As January skates into February, some trees are already taking a chance, especially if December and January were mild. Most are still slumbering, but, if you know what to look for, you will find it. One of the first native trees to risk new leaves in February is hawthorn, but only the chancers, those plants which perennially sport extra-early foliage, clearly governed by the genes.

Study a hawthorn hedge over several years and you will know exactly which shrubs to visit if you fancy dining al fresco in February. ‘Bread and cheese’ is the old country name for newly emerged hawthorn leaves, which have a pleasant nutty taste. Of course, hawthorn leaves taste nothing like bread and cheese, but the name has grown up with generations of children who have nibbled on them in late winter and early spring.

However, in earlier times hawthorn leaves were eaten more widely, especially in times of hardship or famine. In 1753, colliers at Kingswood near Bristol resorted to eating young hawthorn leaves as they marched on Bristol to protest about the export of wheat from the port. Just be absolutely sure of your plant identification skills before you go eating leaves from any tree or other wild plant species.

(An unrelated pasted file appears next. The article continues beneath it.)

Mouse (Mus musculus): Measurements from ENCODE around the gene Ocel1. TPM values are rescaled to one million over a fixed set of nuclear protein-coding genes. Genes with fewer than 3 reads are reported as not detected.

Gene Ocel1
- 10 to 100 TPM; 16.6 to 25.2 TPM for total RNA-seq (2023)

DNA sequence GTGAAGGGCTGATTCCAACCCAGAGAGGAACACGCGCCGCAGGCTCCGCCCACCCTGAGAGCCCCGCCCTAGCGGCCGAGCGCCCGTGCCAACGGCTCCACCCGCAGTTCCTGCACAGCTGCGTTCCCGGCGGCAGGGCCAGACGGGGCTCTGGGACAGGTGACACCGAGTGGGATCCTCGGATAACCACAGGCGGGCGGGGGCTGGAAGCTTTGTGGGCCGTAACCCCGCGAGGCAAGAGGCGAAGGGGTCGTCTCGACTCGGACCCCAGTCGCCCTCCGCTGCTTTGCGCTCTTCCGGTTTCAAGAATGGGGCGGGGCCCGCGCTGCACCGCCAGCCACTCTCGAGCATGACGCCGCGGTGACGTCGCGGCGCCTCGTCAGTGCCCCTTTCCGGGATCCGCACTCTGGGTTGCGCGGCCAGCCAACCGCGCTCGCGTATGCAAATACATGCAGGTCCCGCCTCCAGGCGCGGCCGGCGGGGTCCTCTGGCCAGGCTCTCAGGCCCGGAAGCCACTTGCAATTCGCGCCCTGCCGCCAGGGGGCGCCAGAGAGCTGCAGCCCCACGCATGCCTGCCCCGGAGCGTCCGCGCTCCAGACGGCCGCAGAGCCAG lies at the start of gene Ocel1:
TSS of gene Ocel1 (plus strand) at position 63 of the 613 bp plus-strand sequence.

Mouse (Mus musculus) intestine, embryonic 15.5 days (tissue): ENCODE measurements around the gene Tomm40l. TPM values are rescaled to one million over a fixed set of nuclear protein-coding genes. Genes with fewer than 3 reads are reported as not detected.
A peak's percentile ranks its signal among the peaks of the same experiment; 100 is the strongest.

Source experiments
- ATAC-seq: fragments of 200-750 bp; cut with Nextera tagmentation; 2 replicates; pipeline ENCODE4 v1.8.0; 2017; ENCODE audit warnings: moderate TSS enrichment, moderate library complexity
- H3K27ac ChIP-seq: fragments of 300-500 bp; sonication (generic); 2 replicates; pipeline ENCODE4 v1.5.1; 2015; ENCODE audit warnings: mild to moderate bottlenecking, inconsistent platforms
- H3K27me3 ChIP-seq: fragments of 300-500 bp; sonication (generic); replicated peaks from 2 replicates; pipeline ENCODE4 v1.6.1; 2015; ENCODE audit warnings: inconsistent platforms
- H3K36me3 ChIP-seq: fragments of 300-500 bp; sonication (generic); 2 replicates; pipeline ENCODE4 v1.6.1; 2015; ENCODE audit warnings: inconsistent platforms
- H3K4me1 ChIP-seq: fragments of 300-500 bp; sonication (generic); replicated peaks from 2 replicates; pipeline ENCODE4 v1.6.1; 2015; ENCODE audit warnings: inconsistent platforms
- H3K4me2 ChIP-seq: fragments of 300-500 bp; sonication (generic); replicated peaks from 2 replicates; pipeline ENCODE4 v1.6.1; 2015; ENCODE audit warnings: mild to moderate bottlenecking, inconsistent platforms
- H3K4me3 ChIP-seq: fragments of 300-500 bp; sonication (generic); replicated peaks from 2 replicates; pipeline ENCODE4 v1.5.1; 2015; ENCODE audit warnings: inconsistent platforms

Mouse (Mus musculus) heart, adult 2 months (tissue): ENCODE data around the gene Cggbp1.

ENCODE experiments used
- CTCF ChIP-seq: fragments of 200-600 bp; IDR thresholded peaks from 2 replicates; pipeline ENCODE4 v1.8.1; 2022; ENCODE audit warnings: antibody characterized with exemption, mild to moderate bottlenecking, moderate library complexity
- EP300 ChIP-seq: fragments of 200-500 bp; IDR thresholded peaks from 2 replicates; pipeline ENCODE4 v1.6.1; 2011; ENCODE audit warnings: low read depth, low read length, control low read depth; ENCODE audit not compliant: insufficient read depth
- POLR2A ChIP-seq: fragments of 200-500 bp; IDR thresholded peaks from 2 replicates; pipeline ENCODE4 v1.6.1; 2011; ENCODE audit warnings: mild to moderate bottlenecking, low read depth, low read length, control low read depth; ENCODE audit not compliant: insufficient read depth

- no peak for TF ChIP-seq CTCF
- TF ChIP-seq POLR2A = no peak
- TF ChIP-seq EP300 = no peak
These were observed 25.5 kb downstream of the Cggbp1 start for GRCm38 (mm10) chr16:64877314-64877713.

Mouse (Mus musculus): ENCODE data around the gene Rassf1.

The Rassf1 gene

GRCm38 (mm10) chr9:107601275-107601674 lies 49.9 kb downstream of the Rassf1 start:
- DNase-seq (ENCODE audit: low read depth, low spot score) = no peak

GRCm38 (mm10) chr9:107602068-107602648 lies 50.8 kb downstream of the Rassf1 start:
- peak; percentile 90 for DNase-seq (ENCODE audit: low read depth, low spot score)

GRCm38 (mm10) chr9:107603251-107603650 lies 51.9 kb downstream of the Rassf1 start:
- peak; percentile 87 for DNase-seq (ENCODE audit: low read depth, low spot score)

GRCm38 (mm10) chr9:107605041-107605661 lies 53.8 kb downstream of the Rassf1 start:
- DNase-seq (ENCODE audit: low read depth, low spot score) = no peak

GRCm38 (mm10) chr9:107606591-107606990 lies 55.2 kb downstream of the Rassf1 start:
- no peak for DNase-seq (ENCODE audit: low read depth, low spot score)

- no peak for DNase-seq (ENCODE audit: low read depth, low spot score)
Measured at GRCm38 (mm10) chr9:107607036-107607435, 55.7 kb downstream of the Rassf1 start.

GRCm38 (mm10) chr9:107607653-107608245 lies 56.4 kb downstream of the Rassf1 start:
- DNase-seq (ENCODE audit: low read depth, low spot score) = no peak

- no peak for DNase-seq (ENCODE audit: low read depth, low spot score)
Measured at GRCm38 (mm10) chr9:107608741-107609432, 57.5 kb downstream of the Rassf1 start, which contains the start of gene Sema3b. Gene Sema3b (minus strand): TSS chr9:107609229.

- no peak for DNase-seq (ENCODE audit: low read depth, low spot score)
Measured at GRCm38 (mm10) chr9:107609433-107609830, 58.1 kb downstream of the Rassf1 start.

Forestry Journal: The traditional name for snowdrops is Candlemas bells because the bell-shaped flowers are always open on Candlemas Day (2 February).The traditional name for snowdrops is Candlemas bells because the bell-shaped flowers are always open on Candlemas Day (2 February).

More uniformly reliable for its foliage and flowers in February is the cherry plum or myrobalan plum (Prunus cerasifera). This exotic but now naturalised and domiciled tree species starts to show off new growth and flowers towards the end of the month. Prunus cerasifera, like hawthorn (Crataegus sp) and blackthorn (Prunus spinosa) belongs to the plant family Rosaceae.

Prunus cerasifera was introduced during the 16th century from its native Balkan distribution. Wild-type cherry plum with its white flowers is consistently confused with blackthorn, especially in southern England where the two have grown side by side and hybridised over the centuries. Some otherwise highly respectable textbooks do not even mention cherry plum, presumably because the author is not aware of a separate existence from blackthorn. Cherry plum was always more frequent in southern England but has progressively moved north. However, according to recent maps, it is still scarce in Wales and Scotland.